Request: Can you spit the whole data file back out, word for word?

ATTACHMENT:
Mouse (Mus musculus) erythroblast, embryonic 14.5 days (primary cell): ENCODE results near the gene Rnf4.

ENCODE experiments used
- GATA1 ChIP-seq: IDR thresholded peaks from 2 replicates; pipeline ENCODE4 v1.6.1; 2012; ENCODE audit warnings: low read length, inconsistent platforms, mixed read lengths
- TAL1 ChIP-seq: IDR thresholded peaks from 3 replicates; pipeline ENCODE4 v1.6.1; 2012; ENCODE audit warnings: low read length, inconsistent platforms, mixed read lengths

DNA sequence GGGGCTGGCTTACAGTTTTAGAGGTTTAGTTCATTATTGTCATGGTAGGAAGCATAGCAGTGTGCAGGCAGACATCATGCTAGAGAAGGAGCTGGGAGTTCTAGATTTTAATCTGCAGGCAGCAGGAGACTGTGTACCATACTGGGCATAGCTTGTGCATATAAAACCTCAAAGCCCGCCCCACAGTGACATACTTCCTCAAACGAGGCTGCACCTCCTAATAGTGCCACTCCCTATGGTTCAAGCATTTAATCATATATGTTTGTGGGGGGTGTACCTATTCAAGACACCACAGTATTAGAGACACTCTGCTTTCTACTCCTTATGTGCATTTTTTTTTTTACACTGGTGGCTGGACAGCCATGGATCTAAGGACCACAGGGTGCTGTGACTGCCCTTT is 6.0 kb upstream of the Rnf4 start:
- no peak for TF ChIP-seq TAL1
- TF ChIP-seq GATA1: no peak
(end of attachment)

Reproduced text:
Mouse (Mus musculus) erythroblast, embryonic 14.5 days (primary cell): ENCODE results near the gene Rnf4.

ENCODE experiments used
- GATA1 ChIP-seq: IDR thresholded peaks from 2 replicates; pipeline ENCODE4 v1.6.1; 2012; ENCODE audit warnings: low read length, inconsistent platforms, mixed read lengths
- TAL1 ChIP-seq: IDR thresholded peaks from 3 replicates; pipeline ENCODE4 v1.6.1; 2012; ENCODE audit warnings: low read length, inconsistent platforms, mixed read lengths

DNA sequence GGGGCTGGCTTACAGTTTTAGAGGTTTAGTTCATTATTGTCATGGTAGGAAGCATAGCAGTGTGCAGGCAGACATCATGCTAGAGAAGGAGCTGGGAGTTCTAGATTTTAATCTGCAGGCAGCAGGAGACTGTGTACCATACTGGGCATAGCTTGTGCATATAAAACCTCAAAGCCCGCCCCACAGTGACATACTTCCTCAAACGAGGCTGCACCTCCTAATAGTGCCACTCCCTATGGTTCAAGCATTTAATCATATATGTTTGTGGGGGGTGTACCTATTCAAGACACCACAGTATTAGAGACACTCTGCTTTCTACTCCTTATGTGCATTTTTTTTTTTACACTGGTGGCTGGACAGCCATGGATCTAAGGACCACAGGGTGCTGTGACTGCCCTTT is 6.0 kb upstream of the Rnf4 start:
- no peak for TF ChIP-seq TAL1
- TF ChIP-seq GATA1: no peak